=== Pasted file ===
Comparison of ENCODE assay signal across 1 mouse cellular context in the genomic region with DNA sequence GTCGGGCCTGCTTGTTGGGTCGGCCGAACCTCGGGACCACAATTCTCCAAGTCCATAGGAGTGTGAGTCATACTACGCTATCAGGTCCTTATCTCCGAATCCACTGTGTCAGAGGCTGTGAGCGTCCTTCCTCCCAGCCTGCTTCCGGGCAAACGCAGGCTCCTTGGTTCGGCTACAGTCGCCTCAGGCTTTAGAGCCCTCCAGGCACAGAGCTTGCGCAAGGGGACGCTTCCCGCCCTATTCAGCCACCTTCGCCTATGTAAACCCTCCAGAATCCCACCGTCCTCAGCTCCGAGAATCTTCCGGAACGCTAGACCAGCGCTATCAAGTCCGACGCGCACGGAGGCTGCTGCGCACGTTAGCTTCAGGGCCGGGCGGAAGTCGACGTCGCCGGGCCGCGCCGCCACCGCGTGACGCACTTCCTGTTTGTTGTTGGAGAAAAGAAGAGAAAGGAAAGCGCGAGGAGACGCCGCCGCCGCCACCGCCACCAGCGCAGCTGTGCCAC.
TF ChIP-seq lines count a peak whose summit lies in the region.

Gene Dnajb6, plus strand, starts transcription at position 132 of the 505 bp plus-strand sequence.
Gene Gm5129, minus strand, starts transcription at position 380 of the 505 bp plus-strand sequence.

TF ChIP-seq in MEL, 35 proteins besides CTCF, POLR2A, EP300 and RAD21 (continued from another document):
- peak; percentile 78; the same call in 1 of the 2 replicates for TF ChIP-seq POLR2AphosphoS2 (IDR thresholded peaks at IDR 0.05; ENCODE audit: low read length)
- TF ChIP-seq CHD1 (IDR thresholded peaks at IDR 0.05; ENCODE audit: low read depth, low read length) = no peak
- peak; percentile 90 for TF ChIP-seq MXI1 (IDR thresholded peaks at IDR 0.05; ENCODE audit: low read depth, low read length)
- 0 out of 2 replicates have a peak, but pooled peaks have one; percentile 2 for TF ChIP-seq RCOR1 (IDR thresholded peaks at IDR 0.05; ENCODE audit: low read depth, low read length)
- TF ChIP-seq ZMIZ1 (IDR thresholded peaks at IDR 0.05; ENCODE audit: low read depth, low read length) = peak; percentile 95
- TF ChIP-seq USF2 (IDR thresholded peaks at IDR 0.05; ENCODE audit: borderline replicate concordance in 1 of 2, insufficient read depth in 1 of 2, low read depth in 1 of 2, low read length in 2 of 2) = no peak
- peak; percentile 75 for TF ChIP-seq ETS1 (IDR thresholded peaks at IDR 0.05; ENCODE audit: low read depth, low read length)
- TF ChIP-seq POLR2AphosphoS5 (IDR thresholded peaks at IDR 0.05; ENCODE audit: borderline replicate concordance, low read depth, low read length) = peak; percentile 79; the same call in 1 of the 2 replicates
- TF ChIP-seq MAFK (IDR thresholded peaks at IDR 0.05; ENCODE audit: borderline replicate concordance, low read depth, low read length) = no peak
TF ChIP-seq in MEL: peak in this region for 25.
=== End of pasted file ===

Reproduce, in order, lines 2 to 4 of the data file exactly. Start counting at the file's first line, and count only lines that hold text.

TF ChIP-seq lines count a peak whose summit lies in the region.

Gene Dnajb6, plus strand, starts transcription at position 132 of the 505 bp plus-strand sequence.
Gene Gm5129, minus strand, starts transcription at position 380 of the 505 bp plus-strand sequence.